The Duality of Polarity: Beyond Nationalism and Globalism

By Ethan Indigo Smith

Contributing writer for Wake Up World

All around the world, the institutionalization of society and of government is ruled, subtly and overtly, by mutually dependent opposition. This is the right wing and left wing dynamic of government the world over. The wings are apparently opposing but in fact the right wing and left wing work together to fly.

Across the world on national stages everywhere, you can see the right wing/left wing interplay at work in the function of government. In the United States the tone of the opposition is stark, there being really only two parties with any clear set of power. In the US the parties themselves are certainly mutually dependent oppositional forces. Voters, however, don’t tend to vote for the left wing or the right wing – instead, they vote against one or the other. It’s not so much a case of voting on principle, more of voting against principles the voter does not like.

Whatever the flavor of right and left or liberal and conservative, in whatever nation, the right and left paths are an example of the most detrimental most widely assumed thought process; the either/or construct.

Looking at the current international context, one could be forgiven for thinking that this mutually dependent opposition – this left wing/right wing dynamic – is the only option. It’s certainly portrayed and inferred to be the only option. Not so. The Matrix of Four, Philosophy of The Duality of Polarity applied to this limited and limiting either/or construct reveals the two other options: localization and individuation.

“Institutions are not individuals.” ~The Complete Patriot’s Guide

Nationalism and Globalism represent institutionalization and homogenization. Under these formats, individuals lend their power to institutions, with individuals seen as less than institutions.

By contrast, individuation and localization require the shedding of institutionalization. Individuation and localization would require liberty for all, removing monothematic demands and institutional constraints and instead empowering individuals and communities.

While nationalism and globalism involve a misunderstanding of morality and legality, individuation and localization require us to be clear on the difference between morality and legality.

We can use the Matrix of Four to get to grips with this concept. If we’re dealing with legality and morality, the four items in the matrix will be: legal/moral, illegal/moral, legal/immoral and illegal/immoral.

Well, who decides what is right and wrong? Funny you should ask. In my experience, the situation more often than not plays out like this: Conservative thinkers know there is a steadfast difference between right and wrong and yet they allow dogmatic institutions to tell them what is right and wrong. Liberal thinkers tend to believe that right and wrong can shift and that instead of black and white, it’s all gray – yet they allow the same type of dogmatic institutions to tell them what is right and wrong.

Right and wrong do not shift. Our tolerance of wrongdoing may shift (or rather be shifted by institutional influence), but that is not the same thing. Legality does change, and our tolerance is shifted, but right and wrong are simple and unchanging. It is always wrong to take advantage of others – unless you are part of nationalism or globalism and then, if it is legal, it is permitted and promoted.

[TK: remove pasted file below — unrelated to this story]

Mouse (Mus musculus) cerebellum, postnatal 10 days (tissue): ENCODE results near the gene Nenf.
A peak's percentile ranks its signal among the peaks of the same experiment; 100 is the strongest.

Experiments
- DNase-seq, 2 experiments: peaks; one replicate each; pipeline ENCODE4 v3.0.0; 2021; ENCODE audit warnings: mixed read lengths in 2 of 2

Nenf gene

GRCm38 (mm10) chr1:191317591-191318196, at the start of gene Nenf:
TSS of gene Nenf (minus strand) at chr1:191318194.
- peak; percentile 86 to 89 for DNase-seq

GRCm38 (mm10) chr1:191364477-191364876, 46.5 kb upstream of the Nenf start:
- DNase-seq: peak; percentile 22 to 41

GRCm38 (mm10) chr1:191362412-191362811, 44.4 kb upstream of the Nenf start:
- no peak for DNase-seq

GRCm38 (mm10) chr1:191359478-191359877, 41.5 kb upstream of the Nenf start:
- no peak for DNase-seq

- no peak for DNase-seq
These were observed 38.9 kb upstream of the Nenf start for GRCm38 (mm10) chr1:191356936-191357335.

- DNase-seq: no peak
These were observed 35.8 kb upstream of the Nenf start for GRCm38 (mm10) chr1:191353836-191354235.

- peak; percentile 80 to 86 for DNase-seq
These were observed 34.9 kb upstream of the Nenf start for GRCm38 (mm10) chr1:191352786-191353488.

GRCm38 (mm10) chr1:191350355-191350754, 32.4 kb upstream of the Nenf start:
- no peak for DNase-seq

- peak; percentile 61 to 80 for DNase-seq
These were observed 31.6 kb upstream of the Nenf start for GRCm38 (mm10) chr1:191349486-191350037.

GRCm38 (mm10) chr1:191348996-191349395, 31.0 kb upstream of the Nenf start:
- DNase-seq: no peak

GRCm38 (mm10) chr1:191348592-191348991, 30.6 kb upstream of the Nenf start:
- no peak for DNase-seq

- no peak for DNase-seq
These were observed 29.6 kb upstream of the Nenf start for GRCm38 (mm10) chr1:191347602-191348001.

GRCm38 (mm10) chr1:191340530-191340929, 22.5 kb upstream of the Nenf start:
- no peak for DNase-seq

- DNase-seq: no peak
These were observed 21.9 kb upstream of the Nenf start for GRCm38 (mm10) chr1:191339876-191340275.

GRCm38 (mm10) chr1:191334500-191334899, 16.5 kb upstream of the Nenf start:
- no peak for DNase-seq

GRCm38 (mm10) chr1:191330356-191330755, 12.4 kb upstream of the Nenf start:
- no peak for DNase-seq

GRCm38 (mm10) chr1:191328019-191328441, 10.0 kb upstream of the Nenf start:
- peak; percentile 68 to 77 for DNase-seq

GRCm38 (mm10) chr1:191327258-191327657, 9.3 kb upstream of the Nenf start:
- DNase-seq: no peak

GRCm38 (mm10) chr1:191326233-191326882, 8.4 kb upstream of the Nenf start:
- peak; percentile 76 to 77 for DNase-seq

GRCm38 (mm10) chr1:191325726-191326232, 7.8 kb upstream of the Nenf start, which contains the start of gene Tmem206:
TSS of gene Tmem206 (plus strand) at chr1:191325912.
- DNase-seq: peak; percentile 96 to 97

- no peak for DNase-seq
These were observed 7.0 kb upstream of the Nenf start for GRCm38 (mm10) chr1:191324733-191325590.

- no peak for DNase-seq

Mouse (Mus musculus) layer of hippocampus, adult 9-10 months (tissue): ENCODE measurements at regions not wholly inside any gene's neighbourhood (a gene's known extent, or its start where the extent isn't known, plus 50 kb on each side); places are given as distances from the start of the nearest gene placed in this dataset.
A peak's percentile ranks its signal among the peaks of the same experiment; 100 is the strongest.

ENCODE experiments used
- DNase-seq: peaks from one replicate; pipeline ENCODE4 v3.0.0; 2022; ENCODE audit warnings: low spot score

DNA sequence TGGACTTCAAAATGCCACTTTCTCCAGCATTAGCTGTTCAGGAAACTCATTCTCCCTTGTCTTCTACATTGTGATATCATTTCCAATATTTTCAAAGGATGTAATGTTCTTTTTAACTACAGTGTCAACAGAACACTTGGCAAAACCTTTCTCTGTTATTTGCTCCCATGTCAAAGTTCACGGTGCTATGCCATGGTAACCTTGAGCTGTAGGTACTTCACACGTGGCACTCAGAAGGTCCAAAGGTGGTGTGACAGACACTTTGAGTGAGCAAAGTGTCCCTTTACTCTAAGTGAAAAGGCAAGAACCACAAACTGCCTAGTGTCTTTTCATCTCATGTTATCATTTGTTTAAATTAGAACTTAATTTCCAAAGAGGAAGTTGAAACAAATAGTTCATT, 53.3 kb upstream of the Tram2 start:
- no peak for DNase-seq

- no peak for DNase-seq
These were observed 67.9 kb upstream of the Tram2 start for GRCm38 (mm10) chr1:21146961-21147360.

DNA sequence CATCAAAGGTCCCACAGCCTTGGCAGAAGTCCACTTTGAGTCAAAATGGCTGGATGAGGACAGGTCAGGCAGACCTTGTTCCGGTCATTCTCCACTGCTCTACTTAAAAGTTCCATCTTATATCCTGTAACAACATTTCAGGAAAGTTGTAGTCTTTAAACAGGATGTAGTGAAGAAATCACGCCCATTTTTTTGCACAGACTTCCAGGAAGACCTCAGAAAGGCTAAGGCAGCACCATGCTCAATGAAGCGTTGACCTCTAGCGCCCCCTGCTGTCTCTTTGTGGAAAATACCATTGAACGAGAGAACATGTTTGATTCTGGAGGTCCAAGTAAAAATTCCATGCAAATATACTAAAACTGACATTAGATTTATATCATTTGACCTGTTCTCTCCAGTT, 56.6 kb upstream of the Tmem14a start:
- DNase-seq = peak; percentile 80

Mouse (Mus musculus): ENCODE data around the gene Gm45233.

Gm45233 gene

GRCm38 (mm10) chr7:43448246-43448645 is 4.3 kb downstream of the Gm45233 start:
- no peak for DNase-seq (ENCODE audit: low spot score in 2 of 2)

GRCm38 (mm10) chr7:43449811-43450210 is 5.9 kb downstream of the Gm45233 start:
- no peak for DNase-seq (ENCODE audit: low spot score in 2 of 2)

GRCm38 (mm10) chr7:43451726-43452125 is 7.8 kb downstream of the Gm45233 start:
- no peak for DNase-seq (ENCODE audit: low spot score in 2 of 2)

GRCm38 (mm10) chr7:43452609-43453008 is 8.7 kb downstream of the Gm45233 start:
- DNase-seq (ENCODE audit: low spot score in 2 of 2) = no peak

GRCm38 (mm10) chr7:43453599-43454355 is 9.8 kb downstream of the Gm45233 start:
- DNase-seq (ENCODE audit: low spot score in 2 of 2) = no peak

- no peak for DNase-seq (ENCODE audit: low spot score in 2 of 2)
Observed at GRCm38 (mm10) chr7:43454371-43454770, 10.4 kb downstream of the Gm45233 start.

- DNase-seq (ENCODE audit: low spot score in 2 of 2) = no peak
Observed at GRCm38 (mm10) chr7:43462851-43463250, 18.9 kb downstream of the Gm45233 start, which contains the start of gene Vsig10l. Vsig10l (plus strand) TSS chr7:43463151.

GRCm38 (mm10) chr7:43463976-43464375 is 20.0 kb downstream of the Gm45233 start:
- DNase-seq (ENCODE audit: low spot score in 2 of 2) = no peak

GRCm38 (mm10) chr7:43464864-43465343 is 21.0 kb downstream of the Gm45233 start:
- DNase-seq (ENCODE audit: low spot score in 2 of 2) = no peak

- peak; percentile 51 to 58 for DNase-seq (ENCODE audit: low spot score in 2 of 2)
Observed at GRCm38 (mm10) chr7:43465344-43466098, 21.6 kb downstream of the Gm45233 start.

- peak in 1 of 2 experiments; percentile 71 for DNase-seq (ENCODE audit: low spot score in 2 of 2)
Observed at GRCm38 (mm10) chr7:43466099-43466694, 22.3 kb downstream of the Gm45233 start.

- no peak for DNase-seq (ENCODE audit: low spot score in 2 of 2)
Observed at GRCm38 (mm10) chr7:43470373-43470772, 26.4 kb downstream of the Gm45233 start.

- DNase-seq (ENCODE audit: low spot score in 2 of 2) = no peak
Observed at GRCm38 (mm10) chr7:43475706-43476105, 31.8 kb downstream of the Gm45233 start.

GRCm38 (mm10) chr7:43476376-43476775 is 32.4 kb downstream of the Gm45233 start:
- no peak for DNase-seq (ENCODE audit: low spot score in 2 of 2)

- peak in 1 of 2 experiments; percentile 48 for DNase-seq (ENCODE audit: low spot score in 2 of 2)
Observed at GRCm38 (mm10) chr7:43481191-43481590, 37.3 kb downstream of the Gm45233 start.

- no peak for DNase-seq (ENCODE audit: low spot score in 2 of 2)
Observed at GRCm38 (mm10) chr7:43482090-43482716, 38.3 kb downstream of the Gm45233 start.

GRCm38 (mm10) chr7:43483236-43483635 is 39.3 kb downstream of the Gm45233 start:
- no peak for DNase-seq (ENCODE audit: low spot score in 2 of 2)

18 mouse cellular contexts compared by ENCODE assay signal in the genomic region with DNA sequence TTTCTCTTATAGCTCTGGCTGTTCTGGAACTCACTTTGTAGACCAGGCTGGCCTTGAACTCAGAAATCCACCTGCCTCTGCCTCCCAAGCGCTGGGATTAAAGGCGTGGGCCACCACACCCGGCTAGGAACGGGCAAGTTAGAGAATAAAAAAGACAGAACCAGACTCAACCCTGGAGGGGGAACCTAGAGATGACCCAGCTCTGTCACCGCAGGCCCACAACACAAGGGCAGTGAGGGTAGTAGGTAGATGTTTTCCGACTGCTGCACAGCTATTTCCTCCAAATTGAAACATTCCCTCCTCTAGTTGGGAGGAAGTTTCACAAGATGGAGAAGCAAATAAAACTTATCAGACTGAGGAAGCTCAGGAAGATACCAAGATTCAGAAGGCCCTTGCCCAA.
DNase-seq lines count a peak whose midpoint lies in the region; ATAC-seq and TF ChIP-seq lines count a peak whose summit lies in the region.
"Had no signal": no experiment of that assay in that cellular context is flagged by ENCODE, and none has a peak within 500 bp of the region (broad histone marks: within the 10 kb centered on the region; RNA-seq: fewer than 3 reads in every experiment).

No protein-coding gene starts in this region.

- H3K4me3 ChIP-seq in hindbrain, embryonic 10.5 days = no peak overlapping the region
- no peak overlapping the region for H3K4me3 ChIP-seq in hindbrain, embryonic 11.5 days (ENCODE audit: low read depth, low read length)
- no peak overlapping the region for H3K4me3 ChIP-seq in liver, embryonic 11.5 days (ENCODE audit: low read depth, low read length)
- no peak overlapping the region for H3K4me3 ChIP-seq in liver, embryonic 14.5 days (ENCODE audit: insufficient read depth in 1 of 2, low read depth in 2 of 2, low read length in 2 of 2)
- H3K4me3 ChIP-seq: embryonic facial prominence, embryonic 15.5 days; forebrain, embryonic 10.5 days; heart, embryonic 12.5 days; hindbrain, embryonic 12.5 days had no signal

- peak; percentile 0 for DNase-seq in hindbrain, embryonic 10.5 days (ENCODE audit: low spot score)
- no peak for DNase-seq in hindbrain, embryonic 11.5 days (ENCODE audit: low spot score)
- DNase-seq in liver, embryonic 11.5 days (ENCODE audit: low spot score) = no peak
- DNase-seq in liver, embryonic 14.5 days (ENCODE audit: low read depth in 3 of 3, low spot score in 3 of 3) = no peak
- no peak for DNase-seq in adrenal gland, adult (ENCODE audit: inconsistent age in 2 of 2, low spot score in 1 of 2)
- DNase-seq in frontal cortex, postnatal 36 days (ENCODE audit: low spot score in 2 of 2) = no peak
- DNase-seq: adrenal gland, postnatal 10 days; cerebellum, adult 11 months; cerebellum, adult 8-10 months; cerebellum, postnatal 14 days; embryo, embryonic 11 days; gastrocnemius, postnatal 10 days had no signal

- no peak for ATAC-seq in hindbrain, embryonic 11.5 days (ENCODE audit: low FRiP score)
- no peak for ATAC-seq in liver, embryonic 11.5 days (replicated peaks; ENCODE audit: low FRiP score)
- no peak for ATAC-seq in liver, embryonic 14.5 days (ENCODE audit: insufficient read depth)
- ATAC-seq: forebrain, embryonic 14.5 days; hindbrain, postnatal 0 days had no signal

Localization and individuation would and could offer the full beauty of the world instead of a world of fast food kitchens. Localization could provide everyone with their basic needs, freeing time and space for individuals to practice self-development. And of course best of all localization and individuation do not promote the scourge of institutionalization, the nationalist and globalist tones of oligarchical collectivism.

Our interconnected worldly institutions offer a stark choice of conformity or confrontation, via nationalism and globalism. Worse, they lead us to believe that this is the only option. We know better. Let us move beyond this limiting either/or construct to promote localization and individuation. Only by moving away from the fake left/right or liberal/conservative construct can we truly unite humanity.

The Matrix of Four by Ethan Indigo Smith:

The Matrix of Four: The Philosophy of the Duality of Polarity is an exploration of our consciousness, and presents a formula to develop our consciousness and surpass the limitations of traditional political and social constructs.

In this work, Ethan relates and explains correlations between the four seasons, Aum, and a myriad of esoteric and exoteric ideas on consciousness to inspire creative thinking and being.

He also explores mathematical and philosophical concepts to engage a higher thinking and being, verified using universality and human traditions beginning with the four operations of arithmetic, referencing the four archetypal characters in Plato’s The Allegory of the Cave, and much more.

Recommended articles by Ethan Indigo Smith:

About the author:

Activist, author and Tai Chi teacher Ethan Indigo Smith was born on a farm in Maine and lived in Manhattan for a number of years before migrating west to Mendocino, California. Ethan’s work is both deeply connected and extremely insightful, blending philosophy, politics, activism, spirituality, meditation and a unique sense of humor.

You can connect with Ethan on Facebook, check out his author page on Amazon, or visit his new websites, Geometry Of Energy and Meditation 108, where Ethan offers lessons on individuation, meditation, the conceptualization of energy, and the metaphysical significance of 108.

Ethan’s books include:


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